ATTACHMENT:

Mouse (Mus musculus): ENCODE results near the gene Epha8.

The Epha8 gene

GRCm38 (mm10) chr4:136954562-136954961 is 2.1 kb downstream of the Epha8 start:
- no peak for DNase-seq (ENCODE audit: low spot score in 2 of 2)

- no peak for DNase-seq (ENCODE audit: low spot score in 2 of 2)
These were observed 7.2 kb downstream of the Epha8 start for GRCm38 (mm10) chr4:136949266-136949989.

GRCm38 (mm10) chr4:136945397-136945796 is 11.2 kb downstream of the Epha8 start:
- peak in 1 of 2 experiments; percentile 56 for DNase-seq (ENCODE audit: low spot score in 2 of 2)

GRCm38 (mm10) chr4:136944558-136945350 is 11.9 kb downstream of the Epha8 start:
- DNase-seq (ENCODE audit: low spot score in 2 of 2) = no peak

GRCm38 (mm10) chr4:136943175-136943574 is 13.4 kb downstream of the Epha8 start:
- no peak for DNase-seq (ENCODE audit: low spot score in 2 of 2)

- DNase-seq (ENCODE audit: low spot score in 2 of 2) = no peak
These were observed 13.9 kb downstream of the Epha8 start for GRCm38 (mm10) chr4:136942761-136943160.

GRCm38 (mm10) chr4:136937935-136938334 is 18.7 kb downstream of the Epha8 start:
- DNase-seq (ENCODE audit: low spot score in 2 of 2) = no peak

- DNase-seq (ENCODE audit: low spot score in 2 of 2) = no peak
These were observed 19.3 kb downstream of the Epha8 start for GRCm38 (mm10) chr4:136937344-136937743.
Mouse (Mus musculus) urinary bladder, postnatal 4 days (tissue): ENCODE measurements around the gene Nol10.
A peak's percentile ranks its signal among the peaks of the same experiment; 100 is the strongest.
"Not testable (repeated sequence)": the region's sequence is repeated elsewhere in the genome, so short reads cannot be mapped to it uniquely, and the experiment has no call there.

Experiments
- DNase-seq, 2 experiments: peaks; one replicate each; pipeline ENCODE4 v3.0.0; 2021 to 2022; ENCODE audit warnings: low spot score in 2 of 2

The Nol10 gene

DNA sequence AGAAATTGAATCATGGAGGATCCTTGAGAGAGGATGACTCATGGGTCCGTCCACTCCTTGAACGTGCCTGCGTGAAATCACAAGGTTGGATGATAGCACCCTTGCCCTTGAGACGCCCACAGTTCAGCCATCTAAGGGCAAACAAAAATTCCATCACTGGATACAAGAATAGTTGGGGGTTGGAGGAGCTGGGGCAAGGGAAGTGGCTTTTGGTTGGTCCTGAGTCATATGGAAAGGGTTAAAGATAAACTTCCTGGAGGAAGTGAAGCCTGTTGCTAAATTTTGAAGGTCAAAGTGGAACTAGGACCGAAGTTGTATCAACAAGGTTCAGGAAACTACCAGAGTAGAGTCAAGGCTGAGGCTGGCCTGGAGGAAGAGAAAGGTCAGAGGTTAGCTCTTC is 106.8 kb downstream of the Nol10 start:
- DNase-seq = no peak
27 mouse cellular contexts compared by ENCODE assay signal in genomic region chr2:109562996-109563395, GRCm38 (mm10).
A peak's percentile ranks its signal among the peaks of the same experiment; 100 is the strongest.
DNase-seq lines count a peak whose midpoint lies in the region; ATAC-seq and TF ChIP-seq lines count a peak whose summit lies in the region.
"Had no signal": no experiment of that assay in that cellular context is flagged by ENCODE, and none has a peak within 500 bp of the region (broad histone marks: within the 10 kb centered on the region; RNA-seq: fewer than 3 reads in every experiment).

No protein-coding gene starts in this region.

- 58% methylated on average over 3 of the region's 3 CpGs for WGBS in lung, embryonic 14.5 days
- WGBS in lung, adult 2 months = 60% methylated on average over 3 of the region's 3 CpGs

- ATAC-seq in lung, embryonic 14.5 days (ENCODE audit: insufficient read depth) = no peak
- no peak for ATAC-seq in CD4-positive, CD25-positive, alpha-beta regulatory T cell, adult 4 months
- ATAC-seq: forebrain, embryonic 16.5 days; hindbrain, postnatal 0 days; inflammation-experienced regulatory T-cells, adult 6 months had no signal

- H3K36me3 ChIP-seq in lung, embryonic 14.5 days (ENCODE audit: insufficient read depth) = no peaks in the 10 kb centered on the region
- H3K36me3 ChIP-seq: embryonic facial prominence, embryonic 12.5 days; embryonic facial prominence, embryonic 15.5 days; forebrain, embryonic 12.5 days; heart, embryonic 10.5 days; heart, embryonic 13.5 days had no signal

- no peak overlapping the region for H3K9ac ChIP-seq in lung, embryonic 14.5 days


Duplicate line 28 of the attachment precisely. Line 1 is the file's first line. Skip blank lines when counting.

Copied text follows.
A peak's percentile ranks its signal among the peaks of the same experiment; 100 is the strongest.